Prim was ordered to provide the Defendant with written answers to Interrogatories Number 4, 9, 10, 11, 12, 13, 15, and 17, on or before September 1, 2017, and to answer in full and to the best of her ability. Prim was also ordered to notify the Defendant, on or before September 1, 2017, as to when she could be deposed.[2] (Doc. 47)

         Prim was warned that if she failed to provide the information requested in the interrogatories, she would not be allowed to use that information at trial or in response to Defendant's dispositive motion. Prim was also warned that failure to comply with the Order fully, answer the interrogatories, and make herself available for deposition would result in adoption of the Magistrate's Judge Report and Recommendation that her action be dismissed pursuant to Rule 41(b) of the Federal Rules of Civil Procedure. She was also warned that dismissal under Rule 41(b) operates as a dismissal with prejudice on the merits. (Doc. 47)

         In the Notice of Non-Compliance and Request for Dismissal (doc. 50, doc. 50-1 through 50-4) (filed September 5, 2017), Defendant states that it received Prim's responses to the interrogatories on September 1, 2017, the deadline. However, the responses were not re-signed under oath or notarized as required in Rule 33 of the Federal Rules of Civil Procedure and the revised responses were not responsive to the interrogatories.[3] Defendant asserts that Prim did not make a good faith effort to comply with the Court's order and fully answer the interrogatories. Defendant also states that Prim did not contact the Defendant as to a deposition date and did not reply to Defendant's email of August 24, 2017, regarding a deposition date and separate email regarding Prim's preference for delivery of her employment file.[4]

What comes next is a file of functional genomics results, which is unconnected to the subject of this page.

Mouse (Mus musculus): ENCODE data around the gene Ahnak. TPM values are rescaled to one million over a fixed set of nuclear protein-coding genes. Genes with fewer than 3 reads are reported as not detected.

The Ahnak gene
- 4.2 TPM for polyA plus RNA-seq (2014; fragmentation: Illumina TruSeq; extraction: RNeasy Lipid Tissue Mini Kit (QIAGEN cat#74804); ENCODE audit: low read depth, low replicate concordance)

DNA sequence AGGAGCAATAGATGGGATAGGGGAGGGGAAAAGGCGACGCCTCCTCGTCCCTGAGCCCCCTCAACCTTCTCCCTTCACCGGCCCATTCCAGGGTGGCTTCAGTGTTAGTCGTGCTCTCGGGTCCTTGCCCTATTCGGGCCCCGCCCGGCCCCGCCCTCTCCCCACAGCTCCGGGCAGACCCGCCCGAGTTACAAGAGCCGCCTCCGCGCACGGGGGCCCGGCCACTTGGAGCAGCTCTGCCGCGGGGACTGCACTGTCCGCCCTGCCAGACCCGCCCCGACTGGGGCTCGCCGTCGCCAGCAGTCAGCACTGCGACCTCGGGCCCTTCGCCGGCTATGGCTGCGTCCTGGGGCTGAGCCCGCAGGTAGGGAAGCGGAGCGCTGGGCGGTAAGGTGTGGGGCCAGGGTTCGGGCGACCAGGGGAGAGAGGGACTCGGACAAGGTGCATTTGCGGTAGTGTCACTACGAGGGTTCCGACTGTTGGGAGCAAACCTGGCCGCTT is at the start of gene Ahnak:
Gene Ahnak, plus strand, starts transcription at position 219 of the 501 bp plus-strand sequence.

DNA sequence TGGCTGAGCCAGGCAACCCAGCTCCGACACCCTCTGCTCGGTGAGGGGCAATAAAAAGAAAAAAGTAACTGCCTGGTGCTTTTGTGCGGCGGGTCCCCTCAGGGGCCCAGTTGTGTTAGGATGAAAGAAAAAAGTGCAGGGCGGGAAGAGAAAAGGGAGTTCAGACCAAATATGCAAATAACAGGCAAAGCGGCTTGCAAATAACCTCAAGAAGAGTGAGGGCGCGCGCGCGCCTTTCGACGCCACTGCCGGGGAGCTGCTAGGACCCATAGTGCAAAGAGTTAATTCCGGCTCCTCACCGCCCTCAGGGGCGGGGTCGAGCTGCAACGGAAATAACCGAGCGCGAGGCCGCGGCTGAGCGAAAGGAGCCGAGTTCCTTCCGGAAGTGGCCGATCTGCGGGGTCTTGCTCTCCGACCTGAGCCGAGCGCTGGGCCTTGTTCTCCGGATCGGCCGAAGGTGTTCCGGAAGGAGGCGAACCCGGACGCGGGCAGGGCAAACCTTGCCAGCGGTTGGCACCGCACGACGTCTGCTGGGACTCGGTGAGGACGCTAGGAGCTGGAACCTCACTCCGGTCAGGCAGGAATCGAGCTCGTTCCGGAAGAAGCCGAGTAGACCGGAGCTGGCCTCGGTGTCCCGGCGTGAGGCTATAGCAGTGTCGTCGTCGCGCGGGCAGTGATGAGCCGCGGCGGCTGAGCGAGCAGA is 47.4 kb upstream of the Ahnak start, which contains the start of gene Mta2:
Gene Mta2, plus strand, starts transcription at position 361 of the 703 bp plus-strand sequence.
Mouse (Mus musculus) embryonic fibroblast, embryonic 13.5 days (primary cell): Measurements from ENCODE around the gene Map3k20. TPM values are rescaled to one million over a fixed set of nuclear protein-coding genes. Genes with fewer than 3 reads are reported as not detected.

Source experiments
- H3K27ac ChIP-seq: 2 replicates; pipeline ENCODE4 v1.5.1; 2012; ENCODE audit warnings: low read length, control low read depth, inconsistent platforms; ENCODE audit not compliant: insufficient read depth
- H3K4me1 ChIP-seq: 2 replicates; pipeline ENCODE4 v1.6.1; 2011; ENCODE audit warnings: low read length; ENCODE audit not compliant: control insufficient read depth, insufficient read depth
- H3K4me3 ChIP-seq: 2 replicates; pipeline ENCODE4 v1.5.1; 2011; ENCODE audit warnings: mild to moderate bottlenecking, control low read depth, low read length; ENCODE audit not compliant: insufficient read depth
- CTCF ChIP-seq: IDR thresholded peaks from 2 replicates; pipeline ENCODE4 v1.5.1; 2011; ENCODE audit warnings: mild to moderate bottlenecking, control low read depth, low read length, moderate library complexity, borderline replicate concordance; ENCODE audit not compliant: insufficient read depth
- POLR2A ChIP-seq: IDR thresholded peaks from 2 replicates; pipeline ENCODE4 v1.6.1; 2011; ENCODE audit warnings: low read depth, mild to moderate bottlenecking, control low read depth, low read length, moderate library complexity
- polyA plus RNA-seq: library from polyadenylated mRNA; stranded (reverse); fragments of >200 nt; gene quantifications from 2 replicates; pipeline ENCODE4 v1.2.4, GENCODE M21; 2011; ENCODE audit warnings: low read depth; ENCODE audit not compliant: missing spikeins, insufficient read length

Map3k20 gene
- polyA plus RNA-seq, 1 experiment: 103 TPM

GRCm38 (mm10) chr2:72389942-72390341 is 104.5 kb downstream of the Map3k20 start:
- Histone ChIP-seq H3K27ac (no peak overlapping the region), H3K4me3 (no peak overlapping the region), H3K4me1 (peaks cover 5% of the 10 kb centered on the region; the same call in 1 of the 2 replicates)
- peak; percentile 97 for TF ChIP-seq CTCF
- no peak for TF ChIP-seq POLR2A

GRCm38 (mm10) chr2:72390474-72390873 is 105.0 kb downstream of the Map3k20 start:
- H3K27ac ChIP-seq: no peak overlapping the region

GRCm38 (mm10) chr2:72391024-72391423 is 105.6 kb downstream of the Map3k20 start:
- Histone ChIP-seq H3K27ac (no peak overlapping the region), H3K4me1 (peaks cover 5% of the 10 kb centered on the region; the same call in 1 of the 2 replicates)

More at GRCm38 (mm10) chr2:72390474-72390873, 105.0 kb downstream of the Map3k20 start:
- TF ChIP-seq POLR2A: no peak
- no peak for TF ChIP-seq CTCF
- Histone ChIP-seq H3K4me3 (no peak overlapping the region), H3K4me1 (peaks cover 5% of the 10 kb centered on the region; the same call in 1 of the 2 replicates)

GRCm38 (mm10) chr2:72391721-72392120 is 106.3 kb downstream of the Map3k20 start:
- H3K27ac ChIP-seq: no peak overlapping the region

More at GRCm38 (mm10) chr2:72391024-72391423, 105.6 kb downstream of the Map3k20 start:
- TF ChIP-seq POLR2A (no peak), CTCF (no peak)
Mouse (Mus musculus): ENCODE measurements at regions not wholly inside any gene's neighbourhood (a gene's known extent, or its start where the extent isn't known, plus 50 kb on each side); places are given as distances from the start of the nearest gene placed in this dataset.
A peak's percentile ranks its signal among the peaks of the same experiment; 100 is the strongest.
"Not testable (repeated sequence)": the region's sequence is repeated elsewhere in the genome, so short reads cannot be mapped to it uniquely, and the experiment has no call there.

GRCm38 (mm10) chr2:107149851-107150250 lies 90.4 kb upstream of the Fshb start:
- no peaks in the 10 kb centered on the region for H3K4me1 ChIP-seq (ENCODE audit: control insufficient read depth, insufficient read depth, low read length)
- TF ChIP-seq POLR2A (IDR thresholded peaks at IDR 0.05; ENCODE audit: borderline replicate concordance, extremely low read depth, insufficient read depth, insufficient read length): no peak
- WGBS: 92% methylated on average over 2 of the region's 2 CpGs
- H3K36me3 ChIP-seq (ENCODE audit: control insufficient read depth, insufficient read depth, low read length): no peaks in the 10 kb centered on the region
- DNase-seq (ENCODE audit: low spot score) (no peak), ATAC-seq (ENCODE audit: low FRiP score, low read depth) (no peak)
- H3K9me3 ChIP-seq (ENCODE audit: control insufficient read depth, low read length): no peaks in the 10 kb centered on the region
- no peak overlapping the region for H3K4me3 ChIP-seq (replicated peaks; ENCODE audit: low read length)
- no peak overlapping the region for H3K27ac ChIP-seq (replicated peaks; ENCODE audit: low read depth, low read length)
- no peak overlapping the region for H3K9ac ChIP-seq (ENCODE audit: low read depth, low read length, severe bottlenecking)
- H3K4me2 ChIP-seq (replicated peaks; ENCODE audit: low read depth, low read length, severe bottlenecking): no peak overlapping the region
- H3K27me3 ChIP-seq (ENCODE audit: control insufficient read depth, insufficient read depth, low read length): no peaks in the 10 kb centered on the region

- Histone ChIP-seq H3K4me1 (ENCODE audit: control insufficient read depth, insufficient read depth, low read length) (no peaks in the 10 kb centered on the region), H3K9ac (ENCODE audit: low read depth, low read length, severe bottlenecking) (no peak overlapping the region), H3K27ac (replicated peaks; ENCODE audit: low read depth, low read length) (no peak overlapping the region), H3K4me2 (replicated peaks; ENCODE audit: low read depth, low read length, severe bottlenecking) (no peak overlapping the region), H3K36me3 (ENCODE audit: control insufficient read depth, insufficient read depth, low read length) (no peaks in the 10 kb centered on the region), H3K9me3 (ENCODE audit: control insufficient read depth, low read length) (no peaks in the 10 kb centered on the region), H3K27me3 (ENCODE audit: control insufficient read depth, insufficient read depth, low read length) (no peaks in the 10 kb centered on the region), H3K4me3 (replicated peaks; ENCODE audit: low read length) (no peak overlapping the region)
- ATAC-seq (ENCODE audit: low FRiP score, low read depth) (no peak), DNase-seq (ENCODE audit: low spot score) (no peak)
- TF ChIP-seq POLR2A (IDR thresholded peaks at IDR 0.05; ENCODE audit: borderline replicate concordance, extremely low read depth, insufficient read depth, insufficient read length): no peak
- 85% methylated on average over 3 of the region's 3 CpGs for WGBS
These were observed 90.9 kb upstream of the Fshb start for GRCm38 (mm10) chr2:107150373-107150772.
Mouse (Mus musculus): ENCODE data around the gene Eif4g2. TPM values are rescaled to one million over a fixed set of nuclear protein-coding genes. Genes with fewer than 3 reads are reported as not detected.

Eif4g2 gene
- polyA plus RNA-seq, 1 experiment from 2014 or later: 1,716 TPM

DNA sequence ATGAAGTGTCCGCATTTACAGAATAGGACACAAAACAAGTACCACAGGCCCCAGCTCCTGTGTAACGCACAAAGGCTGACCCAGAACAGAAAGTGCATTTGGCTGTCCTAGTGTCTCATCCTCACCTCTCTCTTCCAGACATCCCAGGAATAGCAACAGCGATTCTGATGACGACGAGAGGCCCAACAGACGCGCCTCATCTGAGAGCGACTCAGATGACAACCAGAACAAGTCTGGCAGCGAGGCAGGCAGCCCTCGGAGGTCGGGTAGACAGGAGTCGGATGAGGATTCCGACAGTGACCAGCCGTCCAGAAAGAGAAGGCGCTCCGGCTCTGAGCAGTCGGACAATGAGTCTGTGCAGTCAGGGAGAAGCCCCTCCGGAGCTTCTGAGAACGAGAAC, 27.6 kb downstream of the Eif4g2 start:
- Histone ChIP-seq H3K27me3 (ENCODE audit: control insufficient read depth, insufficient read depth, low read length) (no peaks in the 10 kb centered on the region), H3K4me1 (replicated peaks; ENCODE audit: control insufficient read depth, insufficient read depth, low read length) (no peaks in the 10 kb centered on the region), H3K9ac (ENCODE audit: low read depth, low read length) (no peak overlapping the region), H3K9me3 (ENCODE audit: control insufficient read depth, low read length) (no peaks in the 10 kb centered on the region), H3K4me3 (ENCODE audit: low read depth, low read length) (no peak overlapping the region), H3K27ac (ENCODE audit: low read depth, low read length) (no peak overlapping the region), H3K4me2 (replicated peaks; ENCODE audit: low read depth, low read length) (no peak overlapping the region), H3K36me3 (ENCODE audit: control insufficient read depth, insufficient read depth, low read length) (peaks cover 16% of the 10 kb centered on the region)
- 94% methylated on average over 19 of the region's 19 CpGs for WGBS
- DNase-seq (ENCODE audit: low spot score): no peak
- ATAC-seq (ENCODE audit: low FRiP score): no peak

In the Report and Assessment of Settlement Possibility (doc. 51), Defendant states that on September 8, 2017, a week late, and after Defendant had filed the Notice of Non-Compliance and Request for Dismissal on September 5, 2017, Prim notified Defendant that she was only available for deposition on September 14, 2017. However, due to the short notice and pending Request for Dismissal, Defendant was unable to schedule the deposition. Defendant also reported that because of Prim's failure to comply with the Court's order, there was no possibility of settlement.

         As in the Report and Assessment, Defendant states in the Supplement that on Friday September 8, 2017, Prim notified Defendant that she was available for deposition on September 14, 2017. Also, by email on September 7, 2017, Defendant again inquired as to Prim's preference for receipt of her employment file and then received a responsive email on September 15, 2017. (Doc. 53)

         On October 11, 2017, the Court ordered Prim to respond to the Notice and Supplement by October 30, 2017 (doc. 56). Prim did not respond. Instead, she filed a motion for extension of time wherein she requests “more time to reply and or respond” (doc. 57). Defendant filed an objection, wherein she points out that, despite repeated warnings of non-compliance, Prim did not respond as ordered. Defendant also points out that Prim did not set forth in her motion any factual or legal grounds to support her request for additional time and did not explain why additional time was needed (doc. 58).

         II. Statem ...